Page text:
Past Learnings Must be ‘at the heart of implementing’ a Digital Identity System in Kenya

Civil society organisations in Kenya have noted with concern a number of recent government pronouncements aimed at creating a new digital identity system for all Kenyan citizens. On 13 May 2023, the Principal Secretary for the State Department for Immigration and Citizen Services, Ambassador Julius Bitok announced government plans to establish a new digital identity system for all Kenyan citizens referred to as the Unique Personal Identifier (UPI).

The Kenyan government plans to roll out the UPI initiative on 1 July 2023 with an aim to provide citizens with a lifelong identification number starting from birth that will eventually serve as an ID number. According to the government, it will be issued at birth for all newborn children in hospitals and to adults when applying for an ID.

The UPI as formulated is intended to be the main access point for citizens to access government services such as the Kenya Revenue Authority (KRA) and National Social Security Fund (NSSF), according to PS Bitok.

As civil society organisations, we recognise that a digitisation of public and government services is inevitable and has the potential to make citizen services more accessible and convenient; we laud government efforts to better serve citizens. It cannot, however, be ignored that a transition of this magnitude comes with pitfalls that must be addressed,- especially if the design and implementation process is not conducted in a transparent, inclusive and human-rights-centred manner.

Concerns in the proposed roll-out of UPI include lack of transparency on the legal basis of UPI, lack of effective, nation-wide public participation on the system, uncertainty about data protection, whether human rights impact assessments will be conducted and made available for public review, including the assessment of the risks of exclusion of millions of Kenyans, and the speed which the roll-out is being planned.

While the government is engaging a select few civil society and other stakeholders, there needs to be a broad-based engagement to ensure this initiative moves in the right direction. Lessons from Huduma Namba rollout show that if not done right, implementing digital ID systems produces further inequalities for minority and historically marginalised communities, including the Nubian, Borana, Swahili and Somali communities as well as
double registered persons (Kenyans whose biometrics are in the refugee database) who already struggle with systemic discrimination in obtaining registration and nationality documents.

The introduction of UPI could also increase inequities for vulnerable communities who do not have access to birth certificates and IDs due to discrimination, distance, cost, corruption, and other barriers and they may be further excluded from the opportunities provided by UPI.

“While it is important for the government to make changes that better the lives of its citizens, digitization of vital and essential processes - such as the identification process - bears an implication on wide swaths of the population.”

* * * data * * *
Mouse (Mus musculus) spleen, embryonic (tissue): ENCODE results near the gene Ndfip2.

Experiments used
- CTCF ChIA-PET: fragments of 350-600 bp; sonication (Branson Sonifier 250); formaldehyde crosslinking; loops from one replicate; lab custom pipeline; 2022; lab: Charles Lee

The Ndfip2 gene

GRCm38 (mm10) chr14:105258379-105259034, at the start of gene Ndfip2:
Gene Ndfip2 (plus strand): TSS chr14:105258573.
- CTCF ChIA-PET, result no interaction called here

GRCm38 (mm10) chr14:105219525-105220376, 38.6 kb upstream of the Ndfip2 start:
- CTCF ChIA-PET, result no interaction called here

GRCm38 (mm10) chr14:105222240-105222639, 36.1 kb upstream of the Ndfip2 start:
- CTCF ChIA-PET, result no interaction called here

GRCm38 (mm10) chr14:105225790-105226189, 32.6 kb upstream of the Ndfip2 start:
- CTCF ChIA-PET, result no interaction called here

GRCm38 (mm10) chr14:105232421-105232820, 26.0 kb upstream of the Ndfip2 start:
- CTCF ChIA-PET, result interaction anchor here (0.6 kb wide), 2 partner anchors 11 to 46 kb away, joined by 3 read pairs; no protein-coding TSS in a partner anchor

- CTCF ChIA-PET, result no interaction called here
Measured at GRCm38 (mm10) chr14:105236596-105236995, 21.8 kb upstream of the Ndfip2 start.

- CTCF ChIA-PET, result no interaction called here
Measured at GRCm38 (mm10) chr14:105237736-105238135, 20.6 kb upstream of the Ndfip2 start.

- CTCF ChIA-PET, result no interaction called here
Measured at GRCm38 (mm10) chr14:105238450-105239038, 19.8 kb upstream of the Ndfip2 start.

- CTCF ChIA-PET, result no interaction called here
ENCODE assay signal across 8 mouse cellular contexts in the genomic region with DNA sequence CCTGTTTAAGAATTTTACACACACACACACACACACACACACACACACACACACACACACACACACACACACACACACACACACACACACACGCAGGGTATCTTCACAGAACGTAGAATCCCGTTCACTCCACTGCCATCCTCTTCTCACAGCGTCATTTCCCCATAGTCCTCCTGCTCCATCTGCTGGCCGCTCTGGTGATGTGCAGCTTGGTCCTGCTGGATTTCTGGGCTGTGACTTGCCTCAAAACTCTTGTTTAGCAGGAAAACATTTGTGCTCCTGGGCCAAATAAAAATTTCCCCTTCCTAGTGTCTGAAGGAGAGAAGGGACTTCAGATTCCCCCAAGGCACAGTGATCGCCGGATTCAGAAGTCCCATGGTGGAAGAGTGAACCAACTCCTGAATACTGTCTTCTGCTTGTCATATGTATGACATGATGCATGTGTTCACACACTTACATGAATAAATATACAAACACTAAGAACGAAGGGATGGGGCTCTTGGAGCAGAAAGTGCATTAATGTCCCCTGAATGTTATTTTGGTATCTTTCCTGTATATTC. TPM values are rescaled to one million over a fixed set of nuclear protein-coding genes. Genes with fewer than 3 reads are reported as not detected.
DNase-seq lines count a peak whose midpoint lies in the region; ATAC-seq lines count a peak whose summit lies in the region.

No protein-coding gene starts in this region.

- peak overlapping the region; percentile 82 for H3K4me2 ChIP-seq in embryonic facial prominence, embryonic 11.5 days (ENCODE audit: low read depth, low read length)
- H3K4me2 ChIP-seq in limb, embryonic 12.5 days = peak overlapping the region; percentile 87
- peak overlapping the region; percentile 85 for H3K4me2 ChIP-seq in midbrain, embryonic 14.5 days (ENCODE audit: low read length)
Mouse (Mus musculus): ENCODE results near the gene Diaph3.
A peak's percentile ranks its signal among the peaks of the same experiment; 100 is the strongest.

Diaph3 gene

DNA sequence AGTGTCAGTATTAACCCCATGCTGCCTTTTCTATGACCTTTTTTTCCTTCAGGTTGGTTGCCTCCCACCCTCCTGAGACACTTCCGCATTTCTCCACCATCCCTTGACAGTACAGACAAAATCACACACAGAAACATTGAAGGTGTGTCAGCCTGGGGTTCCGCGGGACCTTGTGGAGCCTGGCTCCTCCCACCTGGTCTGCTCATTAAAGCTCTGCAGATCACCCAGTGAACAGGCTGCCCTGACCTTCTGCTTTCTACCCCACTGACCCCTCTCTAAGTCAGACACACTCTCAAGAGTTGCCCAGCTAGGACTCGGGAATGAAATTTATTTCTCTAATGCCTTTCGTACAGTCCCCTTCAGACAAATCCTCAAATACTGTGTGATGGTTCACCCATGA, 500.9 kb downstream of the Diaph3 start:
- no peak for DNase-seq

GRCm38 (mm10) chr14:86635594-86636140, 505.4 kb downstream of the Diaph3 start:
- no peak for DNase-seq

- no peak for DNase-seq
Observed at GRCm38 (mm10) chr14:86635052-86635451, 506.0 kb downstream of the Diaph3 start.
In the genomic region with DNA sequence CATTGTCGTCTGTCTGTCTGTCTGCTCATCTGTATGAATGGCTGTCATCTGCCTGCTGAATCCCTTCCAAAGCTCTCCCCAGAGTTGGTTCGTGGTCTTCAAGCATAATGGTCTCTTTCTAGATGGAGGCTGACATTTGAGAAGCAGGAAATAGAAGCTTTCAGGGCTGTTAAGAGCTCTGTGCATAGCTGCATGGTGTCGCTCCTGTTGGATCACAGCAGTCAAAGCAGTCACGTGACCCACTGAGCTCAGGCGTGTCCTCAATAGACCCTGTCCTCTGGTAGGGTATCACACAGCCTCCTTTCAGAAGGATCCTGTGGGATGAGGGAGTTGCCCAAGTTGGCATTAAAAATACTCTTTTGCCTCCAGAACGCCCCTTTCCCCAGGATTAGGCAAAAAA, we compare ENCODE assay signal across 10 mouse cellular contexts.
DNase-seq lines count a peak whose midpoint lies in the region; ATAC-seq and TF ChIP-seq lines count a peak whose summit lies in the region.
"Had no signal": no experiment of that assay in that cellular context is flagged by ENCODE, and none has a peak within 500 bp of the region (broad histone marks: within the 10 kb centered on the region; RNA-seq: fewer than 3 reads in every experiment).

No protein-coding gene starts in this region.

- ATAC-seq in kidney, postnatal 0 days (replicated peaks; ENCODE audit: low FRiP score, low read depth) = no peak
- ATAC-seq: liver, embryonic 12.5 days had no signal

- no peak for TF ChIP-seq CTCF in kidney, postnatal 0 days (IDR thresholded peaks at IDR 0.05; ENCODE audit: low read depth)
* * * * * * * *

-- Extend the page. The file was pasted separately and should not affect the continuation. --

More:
We call on the government to slow down and not rush to introduce the new digital identity system (UPI). We ask the government to instead, first engage the public, assess what needs to be done, and institute strong technological, policy and legal frameworks to guard against the long-term problems such a system is likely to bring.

“Having been through a similar but largely flawed and poorly rolled out process with the Huduma Namba, we reiterate that in order for the implementation of the digital identity system in Kenya to be inclusive and human rights centred, it is imperative that the government incorporates past learnings in a transparent manner and implements court orders arising from Huduma Namba litigation. The questions still remain; will these digital identity systems be inclusive or merely a replication of the mistakes made in the implementation of the Huduma Namba project.”

If not done conscientiously and consultatively, replicating past mistakes will almost certainly occur. While acknowledging the government’s recent commitments to issue ID cards within 21 days nationwide and issue birth certificates on the same day, we also seek redress for the lack of implementation of this directive and the administrative hurdles that have effectively denied people access to identification for so long. Those hurdles include the inaccessibility of registration centres, arbitrary and discriminatory practices used to deny people identity documents under the current ID registration process, and the shifting of this burden from communities.

As our courts pointed out before the implementation of Huduma Namba, a ‘new’ identity system must not replicate ‘old’ injustices. The government must ensure that the circumstances of historically disadvantaged communities are considered and that marginalised groups are included before introducing a new digital identity system.

LIST OF ORGANISATIONS

  1. Nubian Rights Forum
  2. Namati Kenya
  3. Access Now
  4. Kenya Human Rights Commission
  5. Haki na Sheria Initiative
  6. Article-19 East Africa
  7. Centre for Minority Rights Development (CEMIRIDE)
  8. Katiba Institute
  9. Defenders Coalition